Boat Trailering Disaster: Save Your Fishing Machine From This!

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When it comes to trailering a boat, this is everyone's worst nightmare.

Boat trailering can be a bit stressful, with your pride and joy zinging along at highway speeds mere inches from asphalt, and why in the past we’ve covered Boat Trailering Tips, and told you about 5 Trailering Disasters to Avoid. One of the disasters we talked about related to a boat shifting on the trailer. When I saw this the other day, however, that whole issue took on a new light.

boat on road

When it comes to trailering a boat, this is everyone’s worst nightmare.

Believe it or not, this boat was strapped down. You can’t see it from the angler of this photo, but as I passed by I saw a piece of the frayed, ripped strap attached to the stern tie-down. So, here’s lesson number one: If you’re currently towing with a frayed or old strap, replace it immediately. If you have to think about whether or not your strap is old and worn, then you need to give it a careful inspection. And even if the strap is new, checking to make sure it’s heavy-duty enough is probably a good idea.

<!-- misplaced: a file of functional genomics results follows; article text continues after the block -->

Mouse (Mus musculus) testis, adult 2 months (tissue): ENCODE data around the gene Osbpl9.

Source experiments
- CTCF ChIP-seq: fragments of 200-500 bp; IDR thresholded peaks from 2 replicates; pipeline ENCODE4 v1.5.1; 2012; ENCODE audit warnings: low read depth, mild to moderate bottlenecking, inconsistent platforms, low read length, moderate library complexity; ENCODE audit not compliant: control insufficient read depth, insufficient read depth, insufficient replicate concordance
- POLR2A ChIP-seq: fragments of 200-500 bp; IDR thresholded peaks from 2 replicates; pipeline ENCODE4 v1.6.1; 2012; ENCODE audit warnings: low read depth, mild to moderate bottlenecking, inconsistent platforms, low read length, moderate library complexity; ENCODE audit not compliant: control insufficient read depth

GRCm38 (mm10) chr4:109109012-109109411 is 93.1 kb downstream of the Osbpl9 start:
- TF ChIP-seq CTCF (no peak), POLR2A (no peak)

But there’s more we can learn from this picture. Notice the trailer type? It’s a roller-trailer, which allows the boat to move and slide much more freely than a bunk trailer. This is great for loading and unloading at the ramp, but as for safety when towing down the highway, you need to be aware of the fact that gravity won’t help very much – that strap and the bow connection become all the more important.

Speaking of bow connections… why didn’t this guy’s safety chain hooked to the bow eye save the day? Because he didn’t have one. You can see the loop attached to the trailer’s bow-stop, where that safety chain was supposed to be hooked. You can also see the frayed, parted cable coming from the winch. Once again, a failure to inspect for wear and tear is to blame.

Finally, one has to ask, what triggered this event? Did the tow vehicle and trailer hit a large bump, or swerve suddenly? Nope. This took place about 50 yards from a stoplight, and simply hitting the gas from a full stop was all it took to get this boat rolling. That’s a rather scary thought, which should make it clear that especially with a roller trailer, it doesn’t take much to get the boat moving and you’re depending on the bow hook, tie-down strap(s), and safety chain at all times.

The bottom line? What we see in this picture is something you and I hope to NEVER see in the rear-view. A full review of road safety gear and it’s maintenance is in order, each and every time you tow your boat.

 

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